The second challenge of the future will be to devise ways to reach the many people who do not listen to or watch religious broadcasting. Documented audience research shows that religious broadcasting regularly reaches less than 5 percent of the total available radio and television audience in the United States. We are not broadcasting the Good News; we are narrowcasting it to a highly defined, previously interested audience. This does not mean we are failures, but it emphasizes the fact that we have a long way to go before we are effectively utilizing the mass media at our disposal for world evangelization. Nor will the matter be resolved by adding new stations, cable, satellite, or other delivery systems. The problem remains: How do we attract the disinterested unbeliever?

The third challenge will be to fulfill our responsibility to speak prophetically as well as scripturally to current issues. Evangelical participation in politics is big news, and I congratulate activists who have forced America’s leaders to recognize and respect the majority of the electorate who adhere to Judeo-Christian moral values.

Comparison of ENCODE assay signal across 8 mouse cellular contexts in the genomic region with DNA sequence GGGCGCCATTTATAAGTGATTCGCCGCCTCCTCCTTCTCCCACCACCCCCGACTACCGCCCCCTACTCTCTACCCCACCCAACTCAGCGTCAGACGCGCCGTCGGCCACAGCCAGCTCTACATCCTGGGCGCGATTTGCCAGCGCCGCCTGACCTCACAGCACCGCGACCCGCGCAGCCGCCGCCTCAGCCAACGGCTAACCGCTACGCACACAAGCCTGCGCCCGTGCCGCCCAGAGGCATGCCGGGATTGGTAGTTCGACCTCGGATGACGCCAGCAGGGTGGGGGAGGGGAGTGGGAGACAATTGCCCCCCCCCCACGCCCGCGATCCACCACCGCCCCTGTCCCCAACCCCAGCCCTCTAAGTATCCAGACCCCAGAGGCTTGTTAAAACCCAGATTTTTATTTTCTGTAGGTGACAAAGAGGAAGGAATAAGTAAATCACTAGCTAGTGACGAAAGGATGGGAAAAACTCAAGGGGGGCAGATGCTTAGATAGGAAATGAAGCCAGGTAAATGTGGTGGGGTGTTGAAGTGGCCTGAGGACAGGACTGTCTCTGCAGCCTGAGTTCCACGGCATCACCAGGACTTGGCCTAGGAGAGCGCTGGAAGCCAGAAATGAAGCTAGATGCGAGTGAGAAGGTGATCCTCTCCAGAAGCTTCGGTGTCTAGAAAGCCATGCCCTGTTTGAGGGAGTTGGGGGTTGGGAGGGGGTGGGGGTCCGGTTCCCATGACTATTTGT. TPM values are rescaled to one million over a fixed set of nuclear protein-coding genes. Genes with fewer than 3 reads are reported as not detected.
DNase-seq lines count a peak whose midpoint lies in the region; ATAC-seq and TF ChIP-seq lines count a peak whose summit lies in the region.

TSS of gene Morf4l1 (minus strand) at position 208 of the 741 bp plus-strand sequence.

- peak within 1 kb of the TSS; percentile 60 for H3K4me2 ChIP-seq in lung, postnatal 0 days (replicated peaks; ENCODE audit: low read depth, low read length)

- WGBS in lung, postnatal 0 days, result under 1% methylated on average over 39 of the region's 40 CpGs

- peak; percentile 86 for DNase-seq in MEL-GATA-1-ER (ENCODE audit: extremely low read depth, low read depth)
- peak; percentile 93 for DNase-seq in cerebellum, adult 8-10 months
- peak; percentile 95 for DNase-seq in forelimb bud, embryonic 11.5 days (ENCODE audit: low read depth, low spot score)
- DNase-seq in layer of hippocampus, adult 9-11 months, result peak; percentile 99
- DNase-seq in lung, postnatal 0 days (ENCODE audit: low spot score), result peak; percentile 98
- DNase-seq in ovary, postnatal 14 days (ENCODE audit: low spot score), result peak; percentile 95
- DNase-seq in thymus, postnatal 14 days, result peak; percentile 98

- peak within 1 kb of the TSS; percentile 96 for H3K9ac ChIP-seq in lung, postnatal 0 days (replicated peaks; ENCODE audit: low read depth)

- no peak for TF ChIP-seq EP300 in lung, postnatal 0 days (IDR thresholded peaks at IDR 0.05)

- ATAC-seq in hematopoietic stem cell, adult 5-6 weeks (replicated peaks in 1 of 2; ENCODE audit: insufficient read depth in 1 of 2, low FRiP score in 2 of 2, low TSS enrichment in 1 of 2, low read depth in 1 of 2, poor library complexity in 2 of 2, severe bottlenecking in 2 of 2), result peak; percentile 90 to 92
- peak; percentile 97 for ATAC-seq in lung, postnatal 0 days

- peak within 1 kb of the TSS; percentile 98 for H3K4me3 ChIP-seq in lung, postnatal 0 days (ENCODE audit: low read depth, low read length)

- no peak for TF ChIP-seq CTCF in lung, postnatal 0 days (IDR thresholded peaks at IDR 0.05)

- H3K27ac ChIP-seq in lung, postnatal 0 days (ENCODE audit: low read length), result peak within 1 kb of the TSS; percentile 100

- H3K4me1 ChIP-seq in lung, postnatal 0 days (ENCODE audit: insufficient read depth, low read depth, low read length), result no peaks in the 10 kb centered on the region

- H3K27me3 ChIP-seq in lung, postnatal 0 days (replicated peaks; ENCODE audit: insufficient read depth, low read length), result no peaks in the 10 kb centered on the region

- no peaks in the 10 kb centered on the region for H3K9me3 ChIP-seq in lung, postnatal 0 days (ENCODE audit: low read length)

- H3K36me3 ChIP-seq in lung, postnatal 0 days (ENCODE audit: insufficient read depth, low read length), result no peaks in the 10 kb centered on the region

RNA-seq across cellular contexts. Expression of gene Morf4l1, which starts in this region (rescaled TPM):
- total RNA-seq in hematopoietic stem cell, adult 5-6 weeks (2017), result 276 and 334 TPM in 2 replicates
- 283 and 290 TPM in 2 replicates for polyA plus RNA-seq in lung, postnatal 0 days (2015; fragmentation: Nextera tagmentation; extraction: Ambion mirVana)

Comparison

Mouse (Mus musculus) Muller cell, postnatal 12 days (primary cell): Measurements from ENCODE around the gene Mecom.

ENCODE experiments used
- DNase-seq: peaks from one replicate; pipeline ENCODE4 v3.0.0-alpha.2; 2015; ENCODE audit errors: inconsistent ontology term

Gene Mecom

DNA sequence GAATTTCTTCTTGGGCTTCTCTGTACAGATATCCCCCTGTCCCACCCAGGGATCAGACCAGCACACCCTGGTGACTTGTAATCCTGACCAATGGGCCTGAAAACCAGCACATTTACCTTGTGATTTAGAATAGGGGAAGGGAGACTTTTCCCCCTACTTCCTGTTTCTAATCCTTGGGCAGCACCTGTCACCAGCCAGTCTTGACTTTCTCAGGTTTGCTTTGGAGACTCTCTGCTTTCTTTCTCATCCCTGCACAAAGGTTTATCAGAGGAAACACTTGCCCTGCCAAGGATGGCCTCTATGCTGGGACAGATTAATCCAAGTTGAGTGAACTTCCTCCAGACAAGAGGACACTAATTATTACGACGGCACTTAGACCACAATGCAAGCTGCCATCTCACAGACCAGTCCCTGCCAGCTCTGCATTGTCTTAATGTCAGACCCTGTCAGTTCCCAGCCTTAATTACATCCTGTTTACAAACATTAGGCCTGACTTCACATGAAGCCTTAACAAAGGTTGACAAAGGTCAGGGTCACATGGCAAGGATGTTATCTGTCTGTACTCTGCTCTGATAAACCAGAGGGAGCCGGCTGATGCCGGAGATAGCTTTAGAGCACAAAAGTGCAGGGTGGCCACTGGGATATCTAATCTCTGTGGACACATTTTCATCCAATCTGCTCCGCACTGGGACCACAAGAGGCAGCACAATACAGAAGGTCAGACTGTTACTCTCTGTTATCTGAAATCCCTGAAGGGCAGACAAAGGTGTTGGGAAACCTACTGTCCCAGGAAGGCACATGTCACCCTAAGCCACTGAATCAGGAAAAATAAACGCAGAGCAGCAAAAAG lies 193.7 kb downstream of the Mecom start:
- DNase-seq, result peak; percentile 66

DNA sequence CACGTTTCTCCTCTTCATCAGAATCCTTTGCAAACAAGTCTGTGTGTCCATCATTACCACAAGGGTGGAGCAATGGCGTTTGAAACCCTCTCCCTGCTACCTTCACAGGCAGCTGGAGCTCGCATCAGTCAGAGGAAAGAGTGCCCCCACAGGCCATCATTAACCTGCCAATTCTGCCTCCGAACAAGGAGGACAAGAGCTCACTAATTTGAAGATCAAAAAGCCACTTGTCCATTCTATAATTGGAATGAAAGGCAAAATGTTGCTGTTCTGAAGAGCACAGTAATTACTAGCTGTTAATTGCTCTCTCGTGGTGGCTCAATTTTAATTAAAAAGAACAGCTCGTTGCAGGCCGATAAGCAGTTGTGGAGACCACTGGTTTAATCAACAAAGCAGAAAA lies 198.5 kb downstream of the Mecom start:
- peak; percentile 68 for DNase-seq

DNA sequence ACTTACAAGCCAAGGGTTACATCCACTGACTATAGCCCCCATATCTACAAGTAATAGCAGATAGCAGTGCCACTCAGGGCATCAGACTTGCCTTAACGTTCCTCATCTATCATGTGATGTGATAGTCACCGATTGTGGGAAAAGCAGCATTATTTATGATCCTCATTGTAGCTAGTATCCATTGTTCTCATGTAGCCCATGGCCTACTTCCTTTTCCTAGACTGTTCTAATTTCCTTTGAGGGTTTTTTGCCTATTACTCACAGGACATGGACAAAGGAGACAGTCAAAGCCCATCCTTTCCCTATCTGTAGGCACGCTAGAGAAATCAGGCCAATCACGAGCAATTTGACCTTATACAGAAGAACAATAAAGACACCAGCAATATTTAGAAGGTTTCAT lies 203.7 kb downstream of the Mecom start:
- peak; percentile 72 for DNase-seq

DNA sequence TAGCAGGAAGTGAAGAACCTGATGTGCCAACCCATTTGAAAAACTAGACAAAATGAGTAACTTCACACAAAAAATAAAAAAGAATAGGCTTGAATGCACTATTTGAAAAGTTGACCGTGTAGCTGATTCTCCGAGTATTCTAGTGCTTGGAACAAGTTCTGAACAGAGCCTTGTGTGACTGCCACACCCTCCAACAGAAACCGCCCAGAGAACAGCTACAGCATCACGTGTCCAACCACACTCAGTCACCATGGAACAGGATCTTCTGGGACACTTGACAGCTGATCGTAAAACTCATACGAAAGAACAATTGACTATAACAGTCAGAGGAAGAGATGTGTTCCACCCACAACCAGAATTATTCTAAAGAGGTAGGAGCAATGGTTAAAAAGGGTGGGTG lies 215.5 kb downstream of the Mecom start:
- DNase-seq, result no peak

We must be careful, however, not to make religious broadcasting synonymous with a certain political philosophy. How are we to speak to the whole of society if we are perceived by the public as the Knights Templars of the airwaves? Who can argue with our outrage at abortion, sexual immorality, and the divorce rate? But what about American wastefulness in a hungry world, or penal reform, or racism? Does not the prophet have a word from the Lord on these and other issues that affect us all?

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The final challenge of the next quarter-century in religious broadcasting is program content. There is no way around this issue if we are to be religious broadcasters. Our mandate is to tell the truth about heaven and hell; we must preach Christ to those without hope and without God in the world. And we have a responsibility to believers as well; we must correct, rebuke, and encourage with great patience and careful instruction. No doubt the most difficult aspect of this challenge will be to tell the truth so people can understand it. It will not be enough for us to say it. We also have to ask, Did they understand us? And further, Did we understand them?

Ultimately, the Holy Spirit must convey divine truth to the human mind and will. But this does not relieve us of our responsibility to present the gospel with clarity and relevance. The listening and viewing public of the future—Christian as well as secular—will be more critical than audiences of the past 25 years. Simple solutions to complex problems will not easily win a hearing, nor will truisms and clichés.

The challenge is clear: to communicate the Word of God in such a way that all the world will understand truly that Jesus Christ alone is the Way, the Truth, and the Life.